[VIDEO] Why Mark Zuckerberg & Ron Conway are Attracting Immigrants to Silicon Valley

Facebook investor and SV Angel founder Ron Conway isn't used to founder calls at 2 PM on a Sundays... unless there's a fire to put out. But Mark Zuckerberg was insistent: he wanted to talk about immigration, and it couldn't wait until Monday.

That weekend, Mark was settling into the team's new Palo Alto office by volunteering at the Boys and Girls Club next door to Facebook headquarters. After a typical day of service, he connected with the kids: "which one of you here is planning on going to college," he asked.

Almost all the hands went up – but not all.

Himself a Harvard dropout, Mark dug deeper: why didn't these kids put up their hands?

"It's because we're illegal immigrants here, we can't possibly go to college."

So begins the story of the founding of one of the most respected immigration advocacy groups in the United States, Fwd.us, following a phone call between Facebook founder Mark Zuckerberg and renowned Silicon Valley angel investor Ron Conway - right after an afternoon at the Boys and Girls Club of Palo Alto.

Founder and investor Ron Conway join Derek Andersen at the Startup Grind Global Conference to talk about the economic and social impact of America's broken immigration system.

Watch Ron Conway's full immigration interview, and catch our highlights below.

How Fwd.us Started: One Afternoon at the Boys & Girls Club

Mark was driven: denying these obviously smart children an education was an injustice, and the culprit was our immigration system. While the United States is indeed a country built by immigrants - from the very first British subjects to the now 40% of Fortune 500 firms founded by immigrants and their children - very little productive work has been done in the area of immigration reform over the last 25 years.

Need to see a little proof? Here's how the supply and demand of the H1B visa - the preferred working document for out-of-country employees coming to the United States - has changed over time:

Chart courtesy of Quartz

Only a few months after Mark Zuckerberg's call with Ron Conway, Fwd.us was created, counting among its backers some of the most successful technologists in the world, including Bill Gates of Microsoft, Drew Houston of Dropbox, Reid Hoffman of LinkedIn, and Sean Parker of Napster & Facebook.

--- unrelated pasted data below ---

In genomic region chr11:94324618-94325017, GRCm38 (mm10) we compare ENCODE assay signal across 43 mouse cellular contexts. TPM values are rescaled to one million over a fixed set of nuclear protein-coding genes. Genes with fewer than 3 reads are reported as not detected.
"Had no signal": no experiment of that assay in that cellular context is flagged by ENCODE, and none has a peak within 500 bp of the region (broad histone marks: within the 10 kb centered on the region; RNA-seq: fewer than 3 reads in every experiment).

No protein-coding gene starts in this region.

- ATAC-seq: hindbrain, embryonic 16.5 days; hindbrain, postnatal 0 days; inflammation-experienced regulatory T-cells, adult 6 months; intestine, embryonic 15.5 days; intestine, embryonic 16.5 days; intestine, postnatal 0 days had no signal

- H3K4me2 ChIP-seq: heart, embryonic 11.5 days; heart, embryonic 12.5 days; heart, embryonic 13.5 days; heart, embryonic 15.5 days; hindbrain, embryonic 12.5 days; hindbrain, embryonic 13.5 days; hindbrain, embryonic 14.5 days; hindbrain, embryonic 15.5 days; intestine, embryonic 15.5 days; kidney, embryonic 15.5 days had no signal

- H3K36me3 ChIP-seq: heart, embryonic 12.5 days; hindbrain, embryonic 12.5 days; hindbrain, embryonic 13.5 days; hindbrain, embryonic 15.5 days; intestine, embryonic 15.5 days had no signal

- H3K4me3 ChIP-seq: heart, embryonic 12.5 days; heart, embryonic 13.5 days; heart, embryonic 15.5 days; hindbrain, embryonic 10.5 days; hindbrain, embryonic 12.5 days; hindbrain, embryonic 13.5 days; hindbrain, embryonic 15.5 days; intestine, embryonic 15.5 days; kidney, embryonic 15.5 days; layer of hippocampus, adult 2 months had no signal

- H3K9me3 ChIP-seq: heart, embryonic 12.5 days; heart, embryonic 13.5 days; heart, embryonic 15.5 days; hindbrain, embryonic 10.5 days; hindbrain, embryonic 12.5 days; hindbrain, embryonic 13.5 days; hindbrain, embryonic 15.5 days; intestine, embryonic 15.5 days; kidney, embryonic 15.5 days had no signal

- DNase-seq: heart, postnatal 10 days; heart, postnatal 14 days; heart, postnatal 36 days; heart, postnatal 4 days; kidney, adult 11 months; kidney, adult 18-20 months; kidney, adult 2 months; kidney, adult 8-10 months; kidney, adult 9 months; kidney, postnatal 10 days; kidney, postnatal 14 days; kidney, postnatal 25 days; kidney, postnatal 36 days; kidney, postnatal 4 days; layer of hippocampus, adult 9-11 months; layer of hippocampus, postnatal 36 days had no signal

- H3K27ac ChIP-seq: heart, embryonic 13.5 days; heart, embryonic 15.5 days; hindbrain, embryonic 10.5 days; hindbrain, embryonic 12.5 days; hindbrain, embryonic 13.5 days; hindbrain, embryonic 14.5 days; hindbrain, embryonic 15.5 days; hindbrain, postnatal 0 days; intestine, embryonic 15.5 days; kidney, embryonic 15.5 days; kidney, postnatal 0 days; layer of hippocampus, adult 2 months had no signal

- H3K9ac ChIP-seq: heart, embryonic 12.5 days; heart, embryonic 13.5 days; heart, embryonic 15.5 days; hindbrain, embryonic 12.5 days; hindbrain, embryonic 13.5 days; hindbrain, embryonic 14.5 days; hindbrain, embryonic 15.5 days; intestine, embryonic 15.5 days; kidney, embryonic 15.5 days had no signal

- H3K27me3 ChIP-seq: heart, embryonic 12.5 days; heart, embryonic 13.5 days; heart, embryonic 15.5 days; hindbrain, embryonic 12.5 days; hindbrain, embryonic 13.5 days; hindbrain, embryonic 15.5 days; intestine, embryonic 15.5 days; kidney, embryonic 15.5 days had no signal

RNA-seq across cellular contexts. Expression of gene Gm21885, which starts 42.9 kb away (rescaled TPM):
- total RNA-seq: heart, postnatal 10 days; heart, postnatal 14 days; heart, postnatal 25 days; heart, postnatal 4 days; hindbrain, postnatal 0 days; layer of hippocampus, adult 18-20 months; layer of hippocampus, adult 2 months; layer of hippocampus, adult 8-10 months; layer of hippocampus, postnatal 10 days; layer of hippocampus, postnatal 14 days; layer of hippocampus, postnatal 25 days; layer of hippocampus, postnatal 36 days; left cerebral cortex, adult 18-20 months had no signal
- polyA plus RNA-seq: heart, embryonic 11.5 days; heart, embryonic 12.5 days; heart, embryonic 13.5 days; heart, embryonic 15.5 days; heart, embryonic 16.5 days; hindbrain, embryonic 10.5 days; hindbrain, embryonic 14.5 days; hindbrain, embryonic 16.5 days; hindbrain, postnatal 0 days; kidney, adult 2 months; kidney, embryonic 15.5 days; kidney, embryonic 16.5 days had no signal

The Missions of FWD.us, According to Conway

First, securing startup Green Cards for entrepreneurs that want to build their companies in the US.

Second, granting opportunities to secure a green card to every US college graduate that originally came to study as an immigrant.

Third, raising the stagnant H1B visa cap.

Last, creating a pathway to citizenship for the 11 million illegal immigrants in America today.

So how'd the initiative proposed by FWD.us do in the nation's formal political bodies? Not so well.

Though publicity following the announcement of the group and the launch of a public proposal nearly broke the internet, the actual bill passed only the Senate before being blocked in the House of Representatives.

Not deterred, FWD.us is back to movement building, focusing on grassroots level campaigns and meetups rather than going after a top-down approach through media. Popular support will be the most important component of the group's eventual success, poses Conway, as FWD.us plans its next move for a time when the United States returns to a more receptive environment for immigration legislation.

Maybe when the party line on immigration being celebrated isn't one like, “[Mexico] is laughing at us, at our stupidity. Now they’re beating us economically. They are not our friend," from politicians like Donald Trump.

The United States needs Immigrants - Here's Why

Supply versus Demand: The US needs over 30,000 engineers a year, but is only able to educate ~9,000. In order to stay competitive, there’s a need to keep innovation happening locally.

Immigrants are Job Creators: Immigrants start 28% of the startups in the US while accounting for only 13% of the population. They have a disproportionate effect on starting companies even accounting for the less than ideal visa/immigration processes.

Incubating Global Ideas: The US critically needs innovation and growth to maintain stability. The time of large-scale Bell Labs and NASA-funded government innovation is over. Innovation will come primarily from startups and we all have a moral obligation to help create more startups.

There’s likely to be a lot of debate on immigration in the upcoming years. There’s a lot of pent up energy on the subject from all sides of US society, and today's political climate have placed the issue front and center. While the debate rages, though, keep your eyes on that one Silicon Valley founder who was inspired by an afternoon at his local Boys & Girls Club - and is now shaping the national debate.

Learn more at Fwd.us or get involved with a Boys & Girls Club in your area here.